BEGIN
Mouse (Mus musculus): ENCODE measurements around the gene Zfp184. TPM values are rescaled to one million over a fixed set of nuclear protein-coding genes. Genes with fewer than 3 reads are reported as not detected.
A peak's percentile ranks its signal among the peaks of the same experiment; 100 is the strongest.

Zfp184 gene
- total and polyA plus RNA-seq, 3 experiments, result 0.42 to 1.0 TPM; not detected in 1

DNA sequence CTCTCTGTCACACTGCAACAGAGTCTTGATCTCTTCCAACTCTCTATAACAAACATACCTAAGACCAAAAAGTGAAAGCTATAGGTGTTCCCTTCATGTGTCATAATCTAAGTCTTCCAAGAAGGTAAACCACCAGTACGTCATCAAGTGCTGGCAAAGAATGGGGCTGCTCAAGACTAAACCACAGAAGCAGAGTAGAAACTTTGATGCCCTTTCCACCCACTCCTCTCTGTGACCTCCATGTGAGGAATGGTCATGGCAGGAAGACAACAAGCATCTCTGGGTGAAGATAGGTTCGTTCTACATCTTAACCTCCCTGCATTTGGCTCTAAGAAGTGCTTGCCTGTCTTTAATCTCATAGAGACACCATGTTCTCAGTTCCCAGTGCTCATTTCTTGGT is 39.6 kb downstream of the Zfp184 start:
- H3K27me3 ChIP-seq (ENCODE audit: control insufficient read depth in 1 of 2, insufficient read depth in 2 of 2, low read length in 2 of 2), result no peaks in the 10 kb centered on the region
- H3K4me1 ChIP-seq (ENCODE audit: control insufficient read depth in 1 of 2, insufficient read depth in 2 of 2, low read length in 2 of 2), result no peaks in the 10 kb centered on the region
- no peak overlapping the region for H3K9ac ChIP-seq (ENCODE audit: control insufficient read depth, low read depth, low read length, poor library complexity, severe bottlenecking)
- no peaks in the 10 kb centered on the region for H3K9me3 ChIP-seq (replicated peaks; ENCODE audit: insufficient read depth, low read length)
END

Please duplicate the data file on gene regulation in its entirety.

Mouse (Mus musculus): ENCODE measurements around the gene Zfp184. TPM values are rescaled to one million over a fixed set of nuclear protein-coding genes. Genes with fewer than 3 reads are reported as not detected.
A peak's percentile ranks its signal among the peaks of the same experiment; 100 is the strongest.

Zfp184 gene
- total and polyA plus RNA-seq, 3 experiments, result 0.42 to 1.0 TPM; not detected in 1

DNA sequence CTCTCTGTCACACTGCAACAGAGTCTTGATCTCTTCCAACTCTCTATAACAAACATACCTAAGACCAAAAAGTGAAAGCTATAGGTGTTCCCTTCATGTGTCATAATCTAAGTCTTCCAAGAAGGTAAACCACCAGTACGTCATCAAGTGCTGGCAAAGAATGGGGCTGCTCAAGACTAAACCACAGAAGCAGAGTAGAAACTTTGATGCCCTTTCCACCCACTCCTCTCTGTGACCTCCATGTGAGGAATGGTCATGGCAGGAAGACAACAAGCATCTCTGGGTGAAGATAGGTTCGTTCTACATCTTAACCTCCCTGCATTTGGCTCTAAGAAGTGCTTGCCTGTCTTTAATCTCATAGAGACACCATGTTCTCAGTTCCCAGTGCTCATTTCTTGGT is 39.6 kb downstream of the Zfp184 start:
- H3K27me3 ChIP-seq (ENCODE audit: control insufficient read depth in 1 of 2, insufficient read depth in 2 of 2, low read length in 2 of 2), result no peaks in the 10 kb centered on the region
- H3K4me1 ChIP-seq (ENCODE audit: control insufficient read depth in 1 of 2, insufficient read depth in 2 of 2, low read length in 2 of 2), result no peaks in the 10 kb centered on the region
- no peak overlapping the region for H3K9ac ChIP-seq (ENCODE audit: control insufficient read depth, low read depth, low read length, poor library complexity, severe bottlenecking)
- no peaks in the 10 kb centered on the region for H3K9me3 ChIP-seq (replicated peaks; ENCODE audit: insufficient read depth, low read length)